NOW Lebanon sits down with Liza, one of the last Lebanese Jews to remain in Beirut. An internal refugee from the civil war, Liza now lives with several generations of pet cats in an abandoned building set for demolition in the old Jewish quarter of Wadi Abu Jamil. Her unique story traces the recent history of Jews in Lebanon, from a childhood of tolerance and acceptance to the dark days of suspicion, emigration and violence after 1967 and the civil war.
Liza reflects on her life and community, and the challenges of being Lebanese in a country that no longer accepts her.
Liza: Before anything else, I want you to know that I am Lebanese… and I am Jewish. Don’t ask me questions about Israel because I know nothing about that.
NOW Lebanon: I want to ask you about your Lebanese identity and whether it is perhaps even more complex for you, as a Jew in this country. What makes you, personally, feel Lebanese?
Liza: When I was a child, my family used to take trips to Bhamdoun and we would spend our summers there. I used to play with other families – Christians, Muslims, Druze, anyone you could imagine – and we would sing songs and find fun ways to spend our long days. The ability for me, a Jewish woman, to play with Christian and Muslim girls and boys, and never think anything of it, makes me as Lebanese as anyone else. Even at the Talmud Torah School [a Jewish school that once stood near to the synagogue], I would leave class and never think of myself as Jewish and different. I felt like any other child in Beirut, and it was great then.
NOW Lebanon: I’d like you to describe the changes you felt following the 1967 war.
Liza: I was 18 at the time, and had finished my ‘Brevet’ at the Alliance [French-Jewish school] when the war happened. My dad made sure my family stayed home during the tense days that followed. I remember our neighbors, Kurds from Syria, taking care of us at the time. We were too afraid to buy food from the supermarket, so they helped us until things calmed down. But to be honest, things never really calmed down after the war.
NOW Lebanon: What do you mean?
Liza: We didn’t feel safe, even at home. My father, God rest his soul, used to own a stationary shop down in the ‘Wadi’ [Wadi Abu Jamil]. He hired someone, a friend, to help him manage the shop because he didn’t want to work as much. That friend, a Jew, eventually left the country. We were one of the few families still here when the war broke out in 1975. We stayed one year in our old home, until things got so bad that we moved here, to this place.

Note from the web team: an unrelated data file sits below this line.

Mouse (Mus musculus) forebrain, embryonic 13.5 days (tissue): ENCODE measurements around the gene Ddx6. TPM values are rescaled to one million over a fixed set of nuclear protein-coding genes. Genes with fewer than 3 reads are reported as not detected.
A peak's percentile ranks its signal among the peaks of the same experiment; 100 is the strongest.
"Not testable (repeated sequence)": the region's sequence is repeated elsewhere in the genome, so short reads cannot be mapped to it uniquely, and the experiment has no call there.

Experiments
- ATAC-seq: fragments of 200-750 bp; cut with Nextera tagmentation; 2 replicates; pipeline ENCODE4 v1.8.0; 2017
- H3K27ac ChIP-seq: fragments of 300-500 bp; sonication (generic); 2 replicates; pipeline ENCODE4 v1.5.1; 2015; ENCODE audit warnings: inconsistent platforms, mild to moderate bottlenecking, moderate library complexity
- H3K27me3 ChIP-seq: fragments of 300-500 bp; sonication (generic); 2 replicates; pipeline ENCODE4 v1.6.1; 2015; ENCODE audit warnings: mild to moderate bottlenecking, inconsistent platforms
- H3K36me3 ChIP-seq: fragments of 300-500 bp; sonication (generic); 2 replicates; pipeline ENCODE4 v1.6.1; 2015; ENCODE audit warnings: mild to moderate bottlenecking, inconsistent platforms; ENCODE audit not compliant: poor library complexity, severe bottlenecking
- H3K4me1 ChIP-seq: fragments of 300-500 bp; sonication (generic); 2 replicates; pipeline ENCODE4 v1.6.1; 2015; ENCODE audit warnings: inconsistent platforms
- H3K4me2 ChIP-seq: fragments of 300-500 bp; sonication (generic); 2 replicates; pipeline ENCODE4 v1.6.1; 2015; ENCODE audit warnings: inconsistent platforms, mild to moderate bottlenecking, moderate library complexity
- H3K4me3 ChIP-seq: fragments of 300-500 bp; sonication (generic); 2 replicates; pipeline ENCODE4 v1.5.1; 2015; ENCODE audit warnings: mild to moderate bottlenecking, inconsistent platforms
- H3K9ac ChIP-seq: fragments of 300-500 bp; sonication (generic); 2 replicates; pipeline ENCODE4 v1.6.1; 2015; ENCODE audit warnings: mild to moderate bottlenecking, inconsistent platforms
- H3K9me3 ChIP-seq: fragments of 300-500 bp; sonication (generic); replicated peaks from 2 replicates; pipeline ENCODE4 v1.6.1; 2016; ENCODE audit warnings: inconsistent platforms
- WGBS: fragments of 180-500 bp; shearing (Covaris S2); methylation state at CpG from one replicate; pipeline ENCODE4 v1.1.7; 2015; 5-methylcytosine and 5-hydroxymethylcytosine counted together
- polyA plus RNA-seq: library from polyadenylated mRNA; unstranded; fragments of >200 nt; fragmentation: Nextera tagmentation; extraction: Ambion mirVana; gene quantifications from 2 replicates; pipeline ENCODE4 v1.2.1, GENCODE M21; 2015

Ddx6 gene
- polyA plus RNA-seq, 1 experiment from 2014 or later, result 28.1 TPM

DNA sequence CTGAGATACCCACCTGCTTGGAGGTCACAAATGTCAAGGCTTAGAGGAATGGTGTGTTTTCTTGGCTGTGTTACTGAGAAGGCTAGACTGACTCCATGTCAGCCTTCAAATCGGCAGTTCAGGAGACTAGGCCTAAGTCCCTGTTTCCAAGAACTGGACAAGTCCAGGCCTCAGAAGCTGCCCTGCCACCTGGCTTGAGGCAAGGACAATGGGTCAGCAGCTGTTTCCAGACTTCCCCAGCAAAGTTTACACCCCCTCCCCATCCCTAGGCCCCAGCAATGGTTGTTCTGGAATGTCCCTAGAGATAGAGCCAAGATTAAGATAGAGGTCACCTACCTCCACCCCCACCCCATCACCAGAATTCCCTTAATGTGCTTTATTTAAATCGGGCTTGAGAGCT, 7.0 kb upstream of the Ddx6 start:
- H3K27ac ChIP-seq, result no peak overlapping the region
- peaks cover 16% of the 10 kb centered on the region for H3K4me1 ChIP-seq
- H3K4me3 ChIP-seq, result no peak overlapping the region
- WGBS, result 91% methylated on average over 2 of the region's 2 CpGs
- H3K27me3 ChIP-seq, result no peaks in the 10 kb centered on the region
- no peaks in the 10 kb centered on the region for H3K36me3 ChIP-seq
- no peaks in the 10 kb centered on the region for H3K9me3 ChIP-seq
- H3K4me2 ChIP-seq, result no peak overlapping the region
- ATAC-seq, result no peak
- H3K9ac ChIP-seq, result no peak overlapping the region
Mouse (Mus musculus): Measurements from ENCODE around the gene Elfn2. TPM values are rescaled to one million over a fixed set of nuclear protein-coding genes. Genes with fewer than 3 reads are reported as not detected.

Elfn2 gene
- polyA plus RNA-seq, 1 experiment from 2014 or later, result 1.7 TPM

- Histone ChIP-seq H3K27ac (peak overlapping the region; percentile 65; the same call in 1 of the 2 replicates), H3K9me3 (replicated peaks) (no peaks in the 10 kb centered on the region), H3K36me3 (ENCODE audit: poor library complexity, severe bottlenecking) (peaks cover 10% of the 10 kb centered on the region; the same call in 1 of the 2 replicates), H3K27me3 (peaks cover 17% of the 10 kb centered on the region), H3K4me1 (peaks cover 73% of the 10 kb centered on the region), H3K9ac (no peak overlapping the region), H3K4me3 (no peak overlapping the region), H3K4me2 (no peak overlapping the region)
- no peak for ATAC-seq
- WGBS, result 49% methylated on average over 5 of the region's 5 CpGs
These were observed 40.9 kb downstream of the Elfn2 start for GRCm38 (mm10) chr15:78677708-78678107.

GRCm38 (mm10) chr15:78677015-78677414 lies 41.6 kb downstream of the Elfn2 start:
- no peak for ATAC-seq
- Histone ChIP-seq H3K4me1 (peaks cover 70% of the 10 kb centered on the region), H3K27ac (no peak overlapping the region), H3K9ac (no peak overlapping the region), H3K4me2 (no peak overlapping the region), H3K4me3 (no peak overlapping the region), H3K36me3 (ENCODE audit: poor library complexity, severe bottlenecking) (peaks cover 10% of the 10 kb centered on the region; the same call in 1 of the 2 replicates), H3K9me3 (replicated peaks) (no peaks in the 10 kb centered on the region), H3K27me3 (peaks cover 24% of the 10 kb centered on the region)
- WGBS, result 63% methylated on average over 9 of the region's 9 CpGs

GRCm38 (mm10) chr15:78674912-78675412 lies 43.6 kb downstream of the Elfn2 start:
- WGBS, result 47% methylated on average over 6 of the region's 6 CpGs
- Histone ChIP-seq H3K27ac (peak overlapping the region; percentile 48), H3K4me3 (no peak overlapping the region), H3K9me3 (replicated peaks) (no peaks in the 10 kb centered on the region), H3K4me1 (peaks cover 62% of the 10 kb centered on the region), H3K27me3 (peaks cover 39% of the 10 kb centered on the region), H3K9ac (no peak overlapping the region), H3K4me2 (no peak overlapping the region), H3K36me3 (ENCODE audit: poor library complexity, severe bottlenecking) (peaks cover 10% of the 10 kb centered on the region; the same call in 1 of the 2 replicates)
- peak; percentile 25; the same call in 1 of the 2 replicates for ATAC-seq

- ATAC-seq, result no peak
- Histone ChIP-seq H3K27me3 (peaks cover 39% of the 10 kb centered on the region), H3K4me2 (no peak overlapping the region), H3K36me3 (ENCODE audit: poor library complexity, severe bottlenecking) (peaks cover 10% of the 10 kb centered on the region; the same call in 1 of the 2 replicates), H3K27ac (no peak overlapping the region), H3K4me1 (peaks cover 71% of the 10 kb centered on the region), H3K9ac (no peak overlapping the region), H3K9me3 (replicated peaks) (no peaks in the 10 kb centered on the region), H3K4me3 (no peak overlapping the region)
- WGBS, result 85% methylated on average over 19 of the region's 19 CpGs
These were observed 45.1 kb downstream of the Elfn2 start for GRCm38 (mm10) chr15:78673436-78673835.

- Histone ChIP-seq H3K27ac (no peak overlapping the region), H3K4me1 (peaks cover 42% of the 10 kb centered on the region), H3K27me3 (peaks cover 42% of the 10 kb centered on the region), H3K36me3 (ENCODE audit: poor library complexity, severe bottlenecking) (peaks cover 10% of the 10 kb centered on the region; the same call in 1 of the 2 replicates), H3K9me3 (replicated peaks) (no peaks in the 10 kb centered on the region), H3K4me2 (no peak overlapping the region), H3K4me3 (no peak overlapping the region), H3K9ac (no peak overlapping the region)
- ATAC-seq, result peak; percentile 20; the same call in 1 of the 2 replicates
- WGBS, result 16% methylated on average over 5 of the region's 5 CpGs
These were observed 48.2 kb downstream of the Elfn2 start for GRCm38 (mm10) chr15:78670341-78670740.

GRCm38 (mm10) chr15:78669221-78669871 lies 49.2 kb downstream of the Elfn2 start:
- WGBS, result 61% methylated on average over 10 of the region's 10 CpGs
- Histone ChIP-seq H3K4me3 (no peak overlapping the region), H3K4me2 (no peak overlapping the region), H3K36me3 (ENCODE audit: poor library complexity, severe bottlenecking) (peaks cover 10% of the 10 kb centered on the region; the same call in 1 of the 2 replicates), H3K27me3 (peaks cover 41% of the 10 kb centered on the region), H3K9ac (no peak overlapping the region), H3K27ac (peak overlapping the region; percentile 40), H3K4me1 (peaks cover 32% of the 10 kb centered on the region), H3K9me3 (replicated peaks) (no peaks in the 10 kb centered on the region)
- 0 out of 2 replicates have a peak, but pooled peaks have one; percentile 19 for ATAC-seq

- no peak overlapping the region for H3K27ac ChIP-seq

NOW Lebanon: And you’ve been here, since?
Liza: My parents died during the war but from natural causes. I have two sisters who moved to Canada, to Quebec, and my younger brother stayed with me here. He passed away in 1996, and I’ve been here alone…but I have my other family…My cats are my friends, now. The Jewish friends I had from childhood, I don’t speak to them as much. They are gone, and sometimes they send me money, but it’s been such a long time. I have a few friends in the East [eastern Beirut], and now and then I visit them. But I am mostly alone, and I prefer it that way.
NOW Lebanon: Why is that?
Liza: You know, a lot of people know I am Jewish, and that is always dangerous for me. You never know who will want to hurt me because of my religion. They could be anyone – Sunni, Shia, Christian, I don’t care – the point is, the friends I have are the ones that accept me as Jewish, and the rest turned their backs and prefer to avoid contact with any Jew, including me.
NOW Lebanon: Are you in touch with the other remaining Jews in Lebanon? Most people say the number is less than 60.
Liza: We are here, we are the only ones who refused to leave, and we stayed for different reasons. Some were too old to leave when given the chance; others simply couldn’t afford to go. I was offered Israeli citizenship in 1982 when [Ariel] Sharon came to Beirut that summer. I wasn’t the only one then to simply turn it down. I am not, and will never be, Israeli. That is my story. As for the others, I know of them, but I don’t speak to them. They weren’t my friends before, and they will likely remain strangers to me.
NOW Lebanon: In your opinion, what will it take for you to feel safe as a Jew in Lebanon? What do you think is necessary for the Lebanese Jews living abroad to return to this country and invest their future here?
Liza: The Jews that left will never come back. They are gone, forever; trust me on that. You are asking for the impossible, for me, a Jew, to really feel part of this country. Don’t get me wrong, I am Lebanese, 100% Lebanese. But I am rejected, because people think I am Israeli, or a Zionist or a Mossad agent. For me to have a normal life here, you will need real peace between the Arabs and Israelis; for the Palestinians to get a fair deal; for the Syrians and Americans; the Iranians and the Israelis to get along. Until then, I will not be welcomed in this country, and actually, no one will feel stable here. Look here [pointing to the religion section on her Lebanese birth certificate]. Even the government is too afraid to list me as a Jew. I am ‘Moussawi,’ because I follow Moses. But the followers of Moses are Jews, so why can’t I be a Jew? I can’t because of the problem with Israel. Get that solved and I’ll be fine.